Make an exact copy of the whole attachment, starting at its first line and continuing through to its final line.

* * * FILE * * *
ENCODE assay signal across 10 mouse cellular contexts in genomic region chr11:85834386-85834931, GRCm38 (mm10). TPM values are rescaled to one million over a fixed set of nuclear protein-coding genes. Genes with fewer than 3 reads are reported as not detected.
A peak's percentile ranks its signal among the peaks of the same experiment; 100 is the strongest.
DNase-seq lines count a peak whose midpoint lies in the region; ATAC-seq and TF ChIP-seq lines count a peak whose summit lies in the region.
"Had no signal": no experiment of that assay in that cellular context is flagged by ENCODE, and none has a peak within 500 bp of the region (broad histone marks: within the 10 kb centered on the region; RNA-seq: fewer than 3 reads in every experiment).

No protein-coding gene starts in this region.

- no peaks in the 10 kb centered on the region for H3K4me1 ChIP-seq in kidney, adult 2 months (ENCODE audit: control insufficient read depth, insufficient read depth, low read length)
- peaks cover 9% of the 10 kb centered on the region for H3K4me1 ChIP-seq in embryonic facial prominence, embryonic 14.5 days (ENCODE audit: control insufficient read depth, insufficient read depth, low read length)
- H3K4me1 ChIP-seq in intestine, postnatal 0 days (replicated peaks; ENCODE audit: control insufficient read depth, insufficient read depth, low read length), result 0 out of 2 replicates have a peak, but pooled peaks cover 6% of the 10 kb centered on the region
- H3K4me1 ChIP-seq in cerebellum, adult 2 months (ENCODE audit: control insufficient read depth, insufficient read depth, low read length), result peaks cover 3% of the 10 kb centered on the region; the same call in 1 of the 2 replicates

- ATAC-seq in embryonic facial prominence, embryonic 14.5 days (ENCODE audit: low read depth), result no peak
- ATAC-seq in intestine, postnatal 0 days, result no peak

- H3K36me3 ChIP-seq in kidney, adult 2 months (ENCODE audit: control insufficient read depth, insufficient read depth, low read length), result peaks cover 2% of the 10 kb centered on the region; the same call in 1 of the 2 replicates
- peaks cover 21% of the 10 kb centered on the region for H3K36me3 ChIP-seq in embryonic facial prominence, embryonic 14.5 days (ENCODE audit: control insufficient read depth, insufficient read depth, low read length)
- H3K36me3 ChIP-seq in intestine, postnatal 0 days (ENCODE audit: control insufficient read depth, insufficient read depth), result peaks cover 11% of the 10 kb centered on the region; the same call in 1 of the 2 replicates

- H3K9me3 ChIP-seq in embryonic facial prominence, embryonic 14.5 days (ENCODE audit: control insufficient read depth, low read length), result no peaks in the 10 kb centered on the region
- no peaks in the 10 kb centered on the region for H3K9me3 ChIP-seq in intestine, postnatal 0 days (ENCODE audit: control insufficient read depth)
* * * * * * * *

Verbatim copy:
ENCODE assay signal across 10 mouse cellular contexts in genomic region chr11:85834386-85834931, GRCm38 (mm10). TPM values are rescaled to one million over a fixed set of nuclear protein-coding genes. Genes with fewer than 3 reads are reported as not detected.
A peak's percentile ranks its signal among the peaks of the same experiment; 100 is the strongest.
DNase-seq lines count a peak whose midpoint lies in the region; ATAC-seq and TF ChIP-seq lines count a peak whose summit lies in the region.
"Had no signal": no experiment of that assay in that cellular context is flagged by ENCODE, and none has a peak within 500 bp of the region (broad histone marks: within the 10 kb centered on the region; RNA-seq: fewer than 3 reads in every experiment).

No protein-coding gene starts in this region.

- no peaks in the 10 kb centered on the region for H3K4me1 ChIP-seq in kidney, adult 2 months (ENCODE audit: control insufficient read depth, insufficient read depth, low read length)
- peaks cover 9% of the 10 kb centered on the region for H3K4me1 ChIP-seq in embryonic facial prominence, embryonic 14.5 days (ENCODE audit: control insufficient read depth, insufficient read depth, low read length)
- H3K4me1 ChIP-seq in intestine, postnatal 0 days (replicated peaks; ENCODE audit: control insufficient read depth, insufficient read depth, low read length), result 0 out of 2 replicates have a peak, but pooled peaks cover 6% of the 10 kb centered on the region
- H3K4me1 ChIP-seq in cerebellum, adult 2 months (ENCODE audit: control insufficient read depth, insufficient read depth, low read length), result peaks cover 3% of the 10 kb centered on the region; the same call in 1 of the 2 replicates

- ATAC-seq in embryonic facial prominence, embryonic 14.5 days (ENCODE audit: low read depth), result no peak
- ATAC-seq in intestine, postnatal 0 days, result no peak

- H3K36me3 ChIP-seq in kidney, adult 2 months (ENCODE audit: control insufficient read depth, insufficient read depth, low read length), result peaks cover 2% of the 10 kb centered on the region; the same call in 1 of the 2 replicates
- peaks cover 21% of the 10 kb centered on the region for H3K36me3 ChIP-seq in embryonic facial prominence, embryonic 14.5 days (ENCODE audit: control insufficient read depth, insufficient read depth, low read length)
- H3K36me3 ChIP-seq in intestine, postnatal 0 days (ENCODE audit: control insufficient read depth, insufficient read depth), result peaks cover 11% of the 10 kb centered on the region; the same call in 1 of the 2 replicates

- H3K9me3 ChIP-seq in embryonic facial prominence, embryonic 14.5 days (ENCODE audit: control insufficient read depth, low read length), result no peaks in the 10 kb centered on the region
- no peaks in the 10 kb centered on the region for H3K9me3 ChIP-seq in intestine, postnatal 0 days (ENCODE audit: control insufficient read depth)